CCF Spotlight – Jim Greene; Waterwisp Business Owner, CCF member, TU Volunteer
Favorite place to fish –
Montana, specifically the Missouri River tailwater below Holter Dam: spending early June searching for rising brown trout.
Most memorable fishing experience-
Watching his wife land a twenty five inch trout on a size 18 pheasant tail and 5x tippet. Twenty plus years fishing at that hole and he's never caught anything like that fish.
Olive-Bodied Adams: Waterwisp was the first company to tie this fly. It's his go to fly anytime he's fishing on a stream for the first time. The smaller sizes imitate a variety of Mayflies.
Jim Greene's first impression of a conservation minded angler came while on the Beaverkill with his fly-fishing mentor, Jim Deren, owner of the fly shop Anglers Roost in New York City. "He kept an empty Sucrets can in his pocket when we fished… he would smoke like a chimney the whole time we were out there", recounts Jim, "and he would carry out every cigarette butt in that can". This experience made an impact on Jim; he still carries the sense of "leave no trace" with him wherever he fishes, and Jim has fished many waters, from India to East Africa, to Sri Lanka and Alaska. His real passion for conservation came from visiting one of his favorite fishing spots in Kashmir, India 8 years after his last visit. Polluted from over-development, farming, and deforestation, the water was unfishable and the area was an eyesore. In that moment, Jim realized that he wanted to protect streams and rivers from exactly this type of ruination.
On his return to the US, he settled in the Washington, DC area and joined the Potomac-Patuxent chapter of TU to learn where to fish locally. Some years later he attended a flyfishing trade show and met Joan and Art Stoliar, who spoke passionately about the Trout In the Classroom (TIC) program they had founded in New York through the Theodore Gordon Flyfishers. While Jim had always been an active volunteer, Trout in the Classroom grabbed his attention in a way that no other project had as a way to promote the future of both conservation and trout fishing. With the backing of his TU chapter and an Embrace-A-Stream grant from TU National, Jim started TIC in three Maryland schools. Since then he has worked with local TU chapters to expand TIC to 33 schools in Maryland and the District of Columbia. Last spring, TIC students released 1800 rainbows into local watersheds. As part of the program, Jim and other volunteers accompany youth to local rivers and streams to release the trout they have been raising throughout the winter and spring months. While at the stream, volunteers work with kids to test the health of the water, check the stream flow and learn what bugs live in the watershed. The volunteers at many release programs include both a fly tier and a flycasting instructor. When students bring over a bug they have found, the fly-tier creates a replica for the student to fish with. The amazement on the kids' faces as the fly-tier uses feathers, hook and thread to recreate a nymph to perfection also motivates the volunteers. And the kids are excited at the opportunity to practice flycasting, usually for the first time.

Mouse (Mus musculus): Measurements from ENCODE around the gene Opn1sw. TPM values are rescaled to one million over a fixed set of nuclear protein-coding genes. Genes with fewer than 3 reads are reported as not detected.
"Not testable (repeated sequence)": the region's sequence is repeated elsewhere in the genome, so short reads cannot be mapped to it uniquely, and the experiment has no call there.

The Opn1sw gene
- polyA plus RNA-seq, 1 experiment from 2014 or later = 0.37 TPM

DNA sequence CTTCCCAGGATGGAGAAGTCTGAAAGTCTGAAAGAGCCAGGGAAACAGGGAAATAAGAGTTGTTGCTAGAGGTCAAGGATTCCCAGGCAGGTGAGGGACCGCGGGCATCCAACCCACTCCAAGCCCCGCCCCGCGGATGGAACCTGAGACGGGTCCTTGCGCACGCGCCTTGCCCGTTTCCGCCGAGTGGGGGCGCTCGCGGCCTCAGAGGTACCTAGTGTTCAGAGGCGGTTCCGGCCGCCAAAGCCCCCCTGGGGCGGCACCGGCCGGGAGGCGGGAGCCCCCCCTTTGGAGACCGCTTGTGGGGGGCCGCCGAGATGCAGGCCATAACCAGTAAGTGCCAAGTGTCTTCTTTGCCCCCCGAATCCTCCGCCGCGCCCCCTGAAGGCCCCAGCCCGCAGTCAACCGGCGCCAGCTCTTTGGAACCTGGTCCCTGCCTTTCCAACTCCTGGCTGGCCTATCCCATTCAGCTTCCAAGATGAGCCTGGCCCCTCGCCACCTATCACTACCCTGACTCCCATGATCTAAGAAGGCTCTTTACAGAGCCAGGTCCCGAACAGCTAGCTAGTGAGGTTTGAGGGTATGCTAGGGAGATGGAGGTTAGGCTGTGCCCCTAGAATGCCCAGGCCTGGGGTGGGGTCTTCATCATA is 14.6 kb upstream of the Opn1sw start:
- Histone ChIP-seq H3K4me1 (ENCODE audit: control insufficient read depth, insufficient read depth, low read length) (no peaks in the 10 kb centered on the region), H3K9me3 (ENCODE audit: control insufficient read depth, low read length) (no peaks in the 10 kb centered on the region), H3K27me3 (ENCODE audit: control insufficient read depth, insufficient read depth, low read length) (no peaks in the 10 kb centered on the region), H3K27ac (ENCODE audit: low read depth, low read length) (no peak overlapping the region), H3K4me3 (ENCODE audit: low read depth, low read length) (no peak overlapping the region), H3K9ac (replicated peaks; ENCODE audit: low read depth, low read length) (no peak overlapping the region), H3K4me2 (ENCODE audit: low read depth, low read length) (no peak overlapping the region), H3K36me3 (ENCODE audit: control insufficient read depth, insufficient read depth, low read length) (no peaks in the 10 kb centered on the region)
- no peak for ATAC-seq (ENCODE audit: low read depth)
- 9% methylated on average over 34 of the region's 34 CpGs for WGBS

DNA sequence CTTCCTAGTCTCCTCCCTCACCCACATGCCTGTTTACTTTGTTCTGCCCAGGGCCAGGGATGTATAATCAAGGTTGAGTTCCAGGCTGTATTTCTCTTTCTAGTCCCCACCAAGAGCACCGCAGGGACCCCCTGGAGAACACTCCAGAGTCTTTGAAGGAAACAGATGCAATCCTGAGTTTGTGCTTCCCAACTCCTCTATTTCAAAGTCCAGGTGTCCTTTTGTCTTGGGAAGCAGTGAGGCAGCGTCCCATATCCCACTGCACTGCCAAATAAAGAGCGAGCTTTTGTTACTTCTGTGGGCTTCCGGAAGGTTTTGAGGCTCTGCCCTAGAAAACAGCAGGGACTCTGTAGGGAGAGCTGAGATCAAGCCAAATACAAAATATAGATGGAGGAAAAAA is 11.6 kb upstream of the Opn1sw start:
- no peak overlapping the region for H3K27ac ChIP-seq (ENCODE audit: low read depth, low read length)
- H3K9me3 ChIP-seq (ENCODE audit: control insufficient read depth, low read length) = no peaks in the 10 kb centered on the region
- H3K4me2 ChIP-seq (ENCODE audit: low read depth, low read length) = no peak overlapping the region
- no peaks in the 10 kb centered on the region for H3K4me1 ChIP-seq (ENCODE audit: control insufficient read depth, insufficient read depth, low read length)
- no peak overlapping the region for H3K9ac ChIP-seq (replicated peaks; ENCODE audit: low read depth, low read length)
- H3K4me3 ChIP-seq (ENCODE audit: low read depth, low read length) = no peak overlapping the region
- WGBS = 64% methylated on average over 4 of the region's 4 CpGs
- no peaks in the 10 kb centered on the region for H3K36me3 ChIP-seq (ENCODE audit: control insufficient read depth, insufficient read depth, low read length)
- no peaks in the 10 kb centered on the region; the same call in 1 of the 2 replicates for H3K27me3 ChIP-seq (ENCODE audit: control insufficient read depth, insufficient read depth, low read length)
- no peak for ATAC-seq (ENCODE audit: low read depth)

As a business owner, grandparent, father and husband, Jim admits it's difficult to find time for all of his activities. But, when it comes to volunteering he says, "It's like cardio. You build it into your routine and you do it". And for those projects Jim can't find time to help with, he joined the CCF. To Jim, contributing to the CCF is a way of supporting some of TU's most important projects. As part of the CCF, Jim says, "I can have something to look to and say I was able to help".
Since Jim's mother first taught him to cast in the 1930's, he has fished on five continents. When asked his favorite place to fish, Jim replied "Although I've enjoyed fishing in more than a dozen countries, I'm convinced that, overall, the US still has the best trout fishing in the world and we owe it to present and future generations to do what it takes to keep it that way."